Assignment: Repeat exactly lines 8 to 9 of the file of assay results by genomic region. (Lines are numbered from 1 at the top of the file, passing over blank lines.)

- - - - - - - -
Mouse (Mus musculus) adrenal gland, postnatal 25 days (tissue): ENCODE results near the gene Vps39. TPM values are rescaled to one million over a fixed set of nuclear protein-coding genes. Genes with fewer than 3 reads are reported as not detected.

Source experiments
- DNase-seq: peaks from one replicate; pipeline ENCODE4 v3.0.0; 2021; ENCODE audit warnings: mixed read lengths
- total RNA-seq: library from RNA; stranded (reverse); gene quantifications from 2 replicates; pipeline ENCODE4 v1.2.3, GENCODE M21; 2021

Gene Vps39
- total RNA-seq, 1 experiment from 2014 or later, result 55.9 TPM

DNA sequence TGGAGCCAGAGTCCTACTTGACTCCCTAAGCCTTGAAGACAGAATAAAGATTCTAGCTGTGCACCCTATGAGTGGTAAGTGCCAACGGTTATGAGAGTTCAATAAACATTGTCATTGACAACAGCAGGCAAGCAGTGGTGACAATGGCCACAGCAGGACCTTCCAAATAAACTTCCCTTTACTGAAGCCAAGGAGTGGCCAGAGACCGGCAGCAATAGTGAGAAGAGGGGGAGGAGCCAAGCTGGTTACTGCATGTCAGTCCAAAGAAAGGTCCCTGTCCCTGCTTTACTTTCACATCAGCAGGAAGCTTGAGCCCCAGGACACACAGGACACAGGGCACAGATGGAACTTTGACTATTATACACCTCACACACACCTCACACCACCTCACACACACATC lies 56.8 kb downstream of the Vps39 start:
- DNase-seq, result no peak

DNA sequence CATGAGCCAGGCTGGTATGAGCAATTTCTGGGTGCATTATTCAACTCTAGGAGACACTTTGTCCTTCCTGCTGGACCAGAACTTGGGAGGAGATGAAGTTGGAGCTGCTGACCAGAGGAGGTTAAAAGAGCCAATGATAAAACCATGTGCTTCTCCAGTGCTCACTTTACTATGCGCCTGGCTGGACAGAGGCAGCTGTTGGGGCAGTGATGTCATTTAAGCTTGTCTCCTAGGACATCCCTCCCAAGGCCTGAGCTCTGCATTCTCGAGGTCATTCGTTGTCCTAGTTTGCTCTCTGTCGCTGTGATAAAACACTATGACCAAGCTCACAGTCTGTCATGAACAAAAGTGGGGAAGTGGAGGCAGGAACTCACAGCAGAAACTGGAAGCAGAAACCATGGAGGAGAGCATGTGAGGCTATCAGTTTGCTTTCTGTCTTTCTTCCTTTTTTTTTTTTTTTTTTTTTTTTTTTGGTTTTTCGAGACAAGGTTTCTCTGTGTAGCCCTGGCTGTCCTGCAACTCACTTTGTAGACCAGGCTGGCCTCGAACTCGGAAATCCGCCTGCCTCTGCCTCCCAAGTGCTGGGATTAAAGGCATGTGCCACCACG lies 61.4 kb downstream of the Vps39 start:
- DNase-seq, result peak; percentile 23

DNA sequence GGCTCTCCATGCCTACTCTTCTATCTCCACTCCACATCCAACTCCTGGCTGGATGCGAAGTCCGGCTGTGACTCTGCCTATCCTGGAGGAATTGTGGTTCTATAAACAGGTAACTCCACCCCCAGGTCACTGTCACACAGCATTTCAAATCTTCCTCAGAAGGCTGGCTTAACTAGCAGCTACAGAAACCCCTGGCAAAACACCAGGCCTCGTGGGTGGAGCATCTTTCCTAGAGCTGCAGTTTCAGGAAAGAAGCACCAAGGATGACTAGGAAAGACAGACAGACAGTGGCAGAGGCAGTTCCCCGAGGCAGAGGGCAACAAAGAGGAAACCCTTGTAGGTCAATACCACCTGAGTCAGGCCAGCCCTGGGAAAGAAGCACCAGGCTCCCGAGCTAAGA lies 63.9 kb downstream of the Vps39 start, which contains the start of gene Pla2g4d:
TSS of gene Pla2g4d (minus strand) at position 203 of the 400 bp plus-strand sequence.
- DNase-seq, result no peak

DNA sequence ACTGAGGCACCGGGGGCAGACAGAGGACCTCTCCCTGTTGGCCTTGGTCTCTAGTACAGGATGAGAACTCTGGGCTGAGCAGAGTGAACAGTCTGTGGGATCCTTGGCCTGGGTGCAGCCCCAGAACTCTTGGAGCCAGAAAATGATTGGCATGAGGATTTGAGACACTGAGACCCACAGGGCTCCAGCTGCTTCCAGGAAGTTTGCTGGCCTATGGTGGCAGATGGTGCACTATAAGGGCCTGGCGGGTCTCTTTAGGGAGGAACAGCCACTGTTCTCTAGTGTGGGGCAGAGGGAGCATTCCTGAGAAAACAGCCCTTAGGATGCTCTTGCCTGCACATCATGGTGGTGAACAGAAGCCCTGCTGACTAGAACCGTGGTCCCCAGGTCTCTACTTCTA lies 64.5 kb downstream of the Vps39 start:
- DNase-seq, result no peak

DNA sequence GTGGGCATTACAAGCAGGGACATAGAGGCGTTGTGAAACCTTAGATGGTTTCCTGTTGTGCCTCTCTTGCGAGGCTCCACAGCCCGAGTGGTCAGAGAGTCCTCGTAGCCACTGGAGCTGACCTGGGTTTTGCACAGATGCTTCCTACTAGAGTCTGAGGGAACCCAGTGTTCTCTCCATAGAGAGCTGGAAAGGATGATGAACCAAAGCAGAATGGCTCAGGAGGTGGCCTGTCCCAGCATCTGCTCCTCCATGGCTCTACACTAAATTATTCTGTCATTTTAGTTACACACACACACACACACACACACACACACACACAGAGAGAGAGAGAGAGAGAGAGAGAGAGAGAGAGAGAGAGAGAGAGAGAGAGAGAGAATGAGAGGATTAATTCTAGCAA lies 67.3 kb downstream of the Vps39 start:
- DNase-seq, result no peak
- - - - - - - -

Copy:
- DNase-seq, result no peak

DNA sequence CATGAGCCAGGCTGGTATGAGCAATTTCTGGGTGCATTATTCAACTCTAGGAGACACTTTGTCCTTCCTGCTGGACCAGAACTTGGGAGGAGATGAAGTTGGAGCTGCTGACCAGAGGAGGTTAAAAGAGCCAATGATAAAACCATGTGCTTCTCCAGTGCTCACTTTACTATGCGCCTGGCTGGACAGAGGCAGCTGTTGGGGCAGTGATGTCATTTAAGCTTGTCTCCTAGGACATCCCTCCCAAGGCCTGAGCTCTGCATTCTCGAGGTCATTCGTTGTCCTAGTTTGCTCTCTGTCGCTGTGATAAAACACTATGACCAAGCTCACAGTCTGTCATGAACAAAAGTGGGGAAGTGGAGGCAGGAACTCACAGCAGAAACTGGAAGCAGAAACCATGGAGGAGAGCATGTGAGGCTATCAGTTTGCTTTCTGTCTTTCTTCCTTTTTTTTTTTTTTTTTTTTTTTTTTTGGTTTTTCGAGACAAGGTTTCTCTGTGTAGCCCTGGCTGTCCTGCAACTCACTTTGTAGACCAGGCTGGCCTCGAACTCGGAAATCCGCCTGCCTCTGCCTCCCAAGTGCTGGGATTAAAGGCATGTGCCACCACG lies 61.4 kb downstream of the Vps39 start: